According to a new Federal Deposit Insurance Corporation report 25 million Americans were unbanked in 2013 — they had no bank account at all. Another 68 million are “underbanked” and rely on all sorts of alternative financial services outlines in this terrific NYTimes article.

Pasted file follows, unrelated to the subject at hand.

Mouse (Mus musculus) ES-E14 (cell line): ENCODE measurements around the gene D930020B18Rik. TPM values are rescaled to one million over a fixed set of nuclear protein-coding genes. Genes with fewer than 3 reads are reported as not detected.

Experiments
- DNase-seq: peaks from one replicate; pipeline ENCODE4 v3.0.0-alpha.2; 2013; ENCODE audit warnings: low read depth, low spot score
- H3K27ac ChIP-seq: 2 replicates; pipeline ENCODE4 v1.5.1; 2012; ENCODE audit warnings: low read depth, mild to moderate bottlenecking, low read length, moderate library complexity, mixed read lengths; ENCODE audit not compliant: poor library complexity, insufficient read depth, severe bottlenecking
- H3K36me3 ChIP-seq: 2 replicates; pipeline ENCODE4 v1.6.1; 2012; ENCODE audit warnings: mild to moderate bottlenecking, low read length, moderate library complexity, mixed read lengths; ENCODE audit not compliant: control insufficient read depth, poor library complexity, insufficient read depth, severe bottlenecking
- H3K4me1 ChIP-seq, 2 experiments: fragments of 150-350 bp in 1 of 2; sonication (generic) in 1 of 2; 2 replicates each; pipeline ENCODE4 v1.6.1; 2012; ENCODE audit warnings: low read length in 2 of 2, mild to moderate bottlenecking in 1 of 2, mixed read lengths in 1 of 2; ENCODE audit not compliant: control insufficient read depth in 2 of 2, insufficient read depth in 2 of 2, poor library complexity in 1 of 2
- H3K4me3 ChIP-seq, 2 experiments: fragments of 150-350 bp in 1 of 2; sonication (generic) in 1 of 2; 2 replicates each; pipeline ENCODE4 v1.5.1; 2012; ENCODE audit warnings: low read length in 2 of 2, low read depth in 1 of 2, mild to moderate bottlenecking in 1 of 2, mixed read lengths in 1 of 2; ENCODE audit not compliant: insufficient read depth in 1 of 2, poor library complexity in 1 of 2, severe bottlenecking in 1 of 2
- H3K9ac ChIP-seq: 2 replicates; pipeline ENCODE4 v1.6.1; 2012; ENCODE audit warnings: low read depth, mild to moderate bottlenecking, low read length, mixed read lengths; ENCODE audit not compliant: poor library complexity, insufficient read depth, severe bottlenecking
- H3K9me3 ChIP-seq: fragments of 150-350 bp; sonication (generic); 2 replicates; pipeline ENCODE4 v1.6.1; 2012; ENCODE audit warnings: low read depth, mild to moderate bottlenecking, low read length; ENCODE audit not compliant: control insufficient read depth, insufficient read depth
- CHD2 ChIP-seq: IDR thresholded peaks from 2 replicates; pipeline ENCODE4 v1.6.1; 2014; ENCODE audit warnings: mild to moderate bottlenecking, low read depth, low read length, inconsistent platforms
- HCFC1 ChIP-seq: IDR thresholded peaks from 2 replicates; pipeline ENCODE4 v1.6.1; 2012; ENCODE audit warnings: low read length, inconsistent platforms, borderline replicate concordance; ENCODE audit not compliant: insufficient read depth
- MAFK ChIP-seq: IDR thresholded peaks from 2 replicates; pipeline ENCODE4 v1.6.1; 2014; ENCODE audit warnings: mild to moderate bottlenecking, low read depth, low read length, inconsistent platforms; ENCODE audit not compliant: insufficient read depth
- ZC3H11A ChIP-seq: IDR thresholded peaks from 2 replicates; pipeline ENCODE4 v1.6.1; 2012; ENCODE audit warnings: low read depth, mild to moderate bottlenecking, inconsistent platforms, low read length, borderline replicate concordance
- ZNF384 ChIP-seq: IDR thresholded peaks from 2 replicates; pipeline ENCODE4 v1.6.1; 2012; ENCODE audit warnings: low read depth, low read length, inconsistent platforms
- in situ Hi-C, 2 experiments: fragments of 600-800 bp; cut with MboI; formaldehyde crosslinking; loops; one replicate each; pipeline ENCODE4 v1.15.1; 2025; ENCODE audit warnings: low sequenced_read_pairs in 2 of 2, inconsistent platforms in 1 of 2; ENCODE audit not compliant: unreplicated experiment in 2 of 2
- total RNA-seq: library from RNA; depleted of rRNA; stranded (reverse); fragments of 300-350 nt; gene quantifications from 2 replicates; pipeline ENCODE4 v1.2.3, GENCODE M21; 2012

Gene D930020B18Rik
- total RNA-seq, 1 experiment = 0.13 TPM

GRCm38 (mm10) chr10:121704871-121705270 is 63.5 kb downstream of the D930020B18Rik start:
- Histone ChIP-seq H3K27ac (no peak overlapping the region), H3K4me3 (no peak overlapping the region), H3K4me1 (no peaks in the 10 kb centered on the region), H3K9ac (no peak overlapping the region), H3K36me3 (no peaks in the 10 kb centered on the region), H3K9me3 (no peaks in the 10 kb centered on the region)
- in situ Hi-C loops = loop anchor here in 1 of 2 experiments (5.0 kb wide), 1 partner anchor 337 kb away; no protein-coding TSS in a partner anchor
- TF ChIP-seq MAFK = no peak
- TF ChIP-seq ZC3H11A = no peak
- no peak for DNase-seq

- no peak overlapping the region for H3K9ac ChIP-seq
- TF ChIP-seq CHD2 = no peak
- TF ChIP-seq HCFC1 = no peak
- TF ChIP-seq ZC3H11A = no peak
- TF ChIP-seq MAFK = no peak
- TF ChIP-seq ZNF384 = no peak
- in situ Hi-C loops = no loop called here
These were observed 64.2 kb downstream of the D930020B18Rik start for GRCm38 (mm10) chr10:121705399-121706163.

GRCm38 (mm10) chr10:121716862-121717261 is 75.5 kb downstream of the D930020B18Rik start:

Check cashers and payday lenders charge high fees, too — in New York State, 1.98 percent of the face value of a check to cash it, and an annual percentage rate, or A.P.R., of between 200 and 500 percent for a 14-day loan. But a money order at RiteCheck costs less than it does at the post office. And if you think of a bank account overdraft as a short-term loan, a seven-day loan would have an A.P.R. of over 5,000 percent. People pay these fees because they have few options, and because they need their money as soon as they can get it. When I asked customers at Check Center and RiteCheck how they saved money, one interesting alternative I heard about, particularly from Latino immigrants, was rotating savings and credit associations — informal groups that community members start themselves. These consist of 10 to 15 people who each contribute the same amount of money every week to a pool; one member gets the entire pot each week. One young man from Mexico told me he had a Chase account, but preferred to save in a group organized by the mother of a friend with whom he plays soccer.